I understand we use the present tense when we describe habits.

"My dog always sleeps under the bed."
"It usually sits on the sofa."

Does it make sense if I leave 'always' and 'usually' out? as in the sentences below, without any background information?

"My dog sleeps under the bed."
"It sits on the sofa."

Are they complete sentences? or grammatically correct?

  • 4
    The adverbs are not required. – KarlG Mar 13 '18 at 14:25
  • 1
    Yes. This is the principal use of the present tense with active verbs. The real present time is referred to by the present progressive: My dog is sleeping under the bed. – John Lawler Mar 13 '18 at 15:48
  • THANKS guys! So it’s not always necessary to add “adverbs” to a sentence with simple present tense? How about “My dog swims. It swims well.” Does this make sense? It seems like something is missing. Should I say “My dog can swim. It can swim well” instead? – user286503 Mar 14 '18 at 0:18

My dog always sleeps under the bed


My dog sleeps under the bed

both convey the notion in both being that your dog habitually sleeps under the bed.
If you intend to completely precise, and your dog occasionally sleeps somewhere other than under the bed, then

My dog sleeps under the bed

will be more appropriate.

It usually sits on the sofa

is fine. There is an excellent chance the dog sits somewhere other than on the sofa.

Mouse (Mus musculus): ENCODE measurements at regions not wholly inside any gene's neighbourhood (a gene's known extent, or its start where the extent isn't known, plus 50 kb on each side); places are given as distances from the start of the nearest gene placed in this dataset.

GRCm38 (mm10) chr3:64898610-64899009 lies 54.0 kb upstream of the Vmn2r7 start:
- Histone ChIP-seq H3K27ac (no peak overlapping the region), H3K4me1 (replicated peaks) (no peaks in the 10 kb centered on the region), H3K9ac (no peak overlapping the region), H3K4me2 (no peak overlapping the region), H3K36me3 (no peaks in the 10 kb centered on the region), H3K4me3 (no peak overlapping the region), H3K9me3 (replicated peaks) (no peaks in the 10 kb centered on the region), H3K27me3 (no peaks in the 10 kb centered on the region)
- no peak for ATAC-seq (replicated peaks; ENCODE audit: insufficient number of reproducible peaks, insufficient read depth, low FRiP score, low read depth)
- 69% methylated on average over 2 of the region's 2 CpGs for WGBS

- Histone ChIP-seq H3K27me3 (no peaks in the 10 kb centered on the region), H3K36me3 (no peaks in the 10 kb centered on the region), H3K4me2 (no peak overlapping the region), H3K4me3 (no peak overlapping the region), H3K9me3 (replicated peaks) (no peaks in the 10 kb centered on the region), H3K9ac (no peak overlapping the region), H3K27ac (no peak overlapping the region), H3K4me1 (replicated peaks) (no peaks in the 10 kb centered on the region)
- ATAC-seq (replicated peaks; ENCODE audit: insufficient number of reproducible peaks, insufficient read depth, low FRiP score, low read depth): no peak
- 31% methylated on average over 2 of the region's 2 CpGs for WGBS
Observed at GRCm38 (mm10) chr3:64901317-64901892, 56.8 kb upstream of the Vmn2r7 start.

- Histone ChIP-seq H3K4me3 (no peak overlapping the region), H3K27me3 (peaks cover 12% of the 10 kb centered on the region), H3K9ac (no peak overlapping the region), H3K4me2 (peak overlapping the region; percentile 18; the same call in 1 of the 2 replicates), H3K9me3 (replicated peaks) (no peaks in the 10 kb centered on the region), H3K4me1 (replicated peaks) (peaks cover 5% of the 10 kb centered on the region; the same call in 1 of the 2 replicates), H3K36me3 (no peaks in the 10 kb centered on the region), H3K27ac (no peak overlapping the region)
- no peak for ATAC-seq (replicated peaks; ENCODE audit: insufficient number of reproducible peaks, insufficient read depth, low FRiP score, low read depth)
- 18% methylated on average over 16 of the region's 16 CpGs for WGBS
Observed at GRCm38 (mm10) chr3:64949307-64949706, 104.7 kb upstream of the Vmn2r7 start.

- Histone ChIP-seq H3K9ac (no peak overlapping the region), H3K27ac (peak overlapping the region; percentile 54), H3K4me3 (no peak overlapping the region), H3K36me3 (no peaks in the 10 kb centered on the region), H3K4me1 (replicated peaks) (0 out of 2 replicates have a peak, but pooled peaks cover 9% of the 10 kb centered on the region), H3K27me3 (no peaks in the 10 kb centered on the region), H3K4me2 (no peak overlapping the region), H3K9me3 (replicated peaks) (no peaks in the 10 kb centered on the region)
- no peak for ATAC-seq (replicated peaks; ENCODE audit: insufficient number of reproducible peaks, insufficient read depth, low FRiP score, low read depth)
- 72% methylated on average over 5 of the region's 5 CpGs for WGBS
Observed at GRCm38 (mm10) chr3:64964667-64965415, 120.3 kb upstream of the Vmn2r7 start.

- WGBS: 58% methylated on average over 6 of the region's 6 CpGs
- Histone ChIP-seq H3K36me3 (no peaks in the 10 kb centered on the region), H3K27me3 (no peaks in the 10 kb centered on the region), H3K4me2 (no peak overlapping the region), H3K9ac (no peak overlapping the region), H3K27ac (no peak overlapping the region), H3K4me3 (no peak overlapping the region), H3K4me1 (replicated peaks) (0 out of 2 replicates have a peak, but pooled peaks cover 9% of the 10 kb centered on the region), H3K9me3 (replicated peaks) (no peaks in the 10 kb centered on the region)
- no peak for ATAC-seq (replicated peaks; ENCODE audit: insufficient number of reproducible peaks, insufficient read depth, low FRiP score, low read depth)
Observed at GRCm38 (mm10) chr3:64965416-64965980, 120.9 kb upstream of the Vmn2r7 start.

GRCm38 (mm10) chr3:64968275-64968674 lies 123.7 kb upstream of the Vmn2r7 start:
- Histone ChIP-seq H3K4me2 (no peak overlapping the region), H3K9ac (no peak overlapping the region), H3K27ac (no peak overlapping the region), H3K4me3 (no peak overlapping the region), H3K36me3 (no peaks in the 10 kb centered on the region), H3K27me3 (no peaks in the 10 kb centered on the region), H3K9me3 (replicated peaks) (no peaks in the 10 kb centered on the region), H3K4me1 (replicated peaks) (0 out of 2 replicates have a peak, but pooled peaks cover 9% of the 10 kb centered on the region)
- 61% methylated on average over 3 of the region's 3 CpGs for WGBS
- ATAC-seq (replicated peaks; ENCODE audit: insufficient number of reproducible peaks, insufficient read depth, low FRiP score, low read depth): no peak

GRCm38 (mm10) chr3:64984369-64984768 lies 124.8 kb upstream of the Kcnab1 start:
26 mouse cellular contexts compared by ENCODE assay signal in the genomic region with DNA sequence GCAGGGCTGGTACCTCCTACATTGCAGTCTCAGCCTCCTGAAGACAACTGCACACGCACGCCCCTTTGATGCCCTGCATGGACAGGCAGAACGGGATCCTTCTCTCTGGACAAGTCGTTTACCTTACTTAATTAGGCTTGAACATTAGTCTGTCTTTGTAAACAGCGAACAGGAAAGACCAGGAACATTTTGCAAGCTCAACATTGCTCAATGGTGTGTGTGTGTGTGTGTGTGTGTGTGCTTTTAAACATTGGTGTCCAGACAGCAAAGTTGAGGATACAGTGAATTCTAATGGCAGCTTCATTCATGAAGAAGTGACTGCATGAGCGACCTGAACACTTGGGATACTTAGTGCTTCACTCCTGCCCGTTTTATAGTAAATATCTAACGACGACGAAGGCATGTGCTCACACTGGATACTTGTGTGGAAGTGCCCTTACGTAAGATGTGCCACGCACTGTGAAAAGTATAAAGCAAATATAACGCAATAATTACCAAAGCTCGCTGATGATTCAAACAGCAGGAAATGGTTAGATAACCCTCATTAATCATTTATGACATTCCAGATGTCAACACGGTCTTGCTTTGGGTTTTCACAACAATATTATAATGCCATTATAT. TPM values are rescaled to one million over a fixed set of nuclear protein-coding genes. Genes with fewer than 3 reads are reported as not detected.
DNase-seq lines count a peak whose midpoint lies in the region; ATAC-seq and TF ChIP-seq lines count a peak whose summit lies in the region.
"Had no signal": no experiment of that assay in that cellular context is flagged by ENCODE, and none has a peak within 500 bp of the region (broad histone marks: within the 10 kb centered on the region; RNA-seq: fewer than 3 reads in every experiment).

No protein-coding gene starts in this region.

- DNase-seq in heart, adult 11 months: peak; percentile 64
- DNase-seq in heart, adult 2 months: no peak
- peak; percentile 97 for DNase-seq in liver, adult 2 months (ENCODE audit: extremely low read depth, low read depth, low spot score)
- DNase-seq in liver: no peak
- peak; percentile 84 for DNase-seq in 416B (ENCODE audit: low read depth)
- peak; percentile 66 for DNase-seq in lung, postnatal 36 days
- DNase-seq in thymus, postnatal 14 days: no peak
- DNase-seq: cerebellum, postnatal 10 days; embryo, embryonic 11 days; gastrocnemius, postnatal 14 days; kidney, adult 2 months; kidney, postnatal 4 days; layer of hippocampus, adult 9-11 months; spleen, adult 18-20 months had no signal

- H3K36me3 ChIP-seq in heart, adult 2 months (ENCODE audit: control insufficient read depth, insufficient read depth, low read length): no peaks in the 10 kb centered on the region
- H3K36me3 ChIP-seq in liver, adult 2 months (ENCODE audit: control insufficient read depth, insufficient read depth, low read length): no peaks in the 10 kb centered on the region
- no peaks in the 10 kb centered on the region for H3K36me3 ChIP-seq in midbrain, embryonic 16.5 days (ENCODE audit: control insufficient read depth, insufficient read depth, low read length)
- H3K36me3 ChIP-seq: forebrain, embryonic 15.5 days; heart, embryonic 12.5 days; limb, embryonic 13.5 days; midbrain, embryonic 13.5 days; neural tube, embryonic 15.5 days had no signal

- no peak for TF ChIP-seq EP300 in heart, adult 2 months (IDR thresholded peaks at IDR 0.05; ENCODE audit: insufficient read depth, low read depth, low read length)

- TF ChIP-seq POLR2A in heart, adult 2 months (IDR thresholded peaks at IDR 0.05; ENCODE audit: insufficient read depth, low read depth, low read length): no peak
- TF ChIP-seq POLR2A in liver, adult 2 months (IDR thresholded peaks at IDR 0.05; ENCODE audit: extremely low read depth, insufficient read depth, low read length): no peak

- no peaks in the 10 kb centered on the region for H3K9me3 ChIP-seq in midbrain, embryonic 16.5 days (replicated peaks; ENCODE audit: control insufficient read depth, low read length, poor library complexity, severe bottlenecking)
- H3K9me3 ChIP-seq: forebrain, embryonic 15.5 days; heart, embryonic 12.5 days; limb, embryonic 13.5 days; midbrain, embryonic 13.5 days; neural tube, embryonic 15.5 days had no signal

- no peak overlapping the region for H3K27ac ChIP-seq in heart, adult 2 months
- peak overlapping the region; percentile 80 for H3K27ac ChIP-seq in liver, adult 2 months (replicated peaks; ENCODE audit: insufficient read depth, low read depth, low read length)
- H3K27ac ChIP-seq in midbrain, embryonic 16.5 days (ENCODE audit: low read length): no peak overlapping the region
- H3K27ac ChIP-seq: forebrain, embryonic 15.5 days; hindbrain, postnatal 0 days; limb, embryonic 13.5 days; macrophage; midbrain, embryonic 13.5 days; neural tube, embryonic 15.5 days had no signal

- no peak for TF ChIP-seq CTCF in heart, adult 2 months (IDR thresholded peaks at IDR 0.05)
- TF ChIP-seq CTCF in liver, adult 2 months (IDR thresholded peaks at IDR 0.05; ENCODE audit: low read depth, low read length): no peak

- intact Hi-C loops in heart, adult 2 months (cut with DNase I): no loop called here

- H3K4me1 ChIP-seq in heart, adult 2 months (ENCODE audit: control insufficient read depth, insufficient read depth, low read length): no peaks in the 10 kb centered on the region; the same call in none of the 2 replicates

It sits on the sofa

is also OK As far a grammar goes, both example sentences are fine. The adverbs would serve to create a fine, exact meaning. If that is desired, the adverbs should be used.

  • If I want to be more specific and clear about how often my dogs does that, then I'd use 'always', 'usually', 'sometimes'. But, without "the adverbs of frequency", the sentence itself totally makes sense. Am I right? – user286503 Mar 14 '18 at 1:06
  • Yes, of course. The adverbs add only specific meaning. – J. Taylor Mar 14 '18 at 1:13
  • Does it apply to other verbs? For example, "My dog (often) touches my feet." I think it sounds OK without 'often'. How about "My dog swims fast." It doesn't sound right. I feel like, I need to say "My dog can swim fast." instead. But does "My dog swims fast" still make sense? is it a grammatically correct sentence? – user286503 Mar 14 '18 at 2:16
  • Everything you've mentioned is fine as to gram,mar – J. Taylor Mar 14 '18 at 8:37

Yes. Complete, grammatically correct sentence. Basic SVO structure with dependent clauses (led by prepositions "under" and "on"). Can come across as awkward in some contexts, but is actually a common construction. Listen carefully in conversation and you'll hear it.

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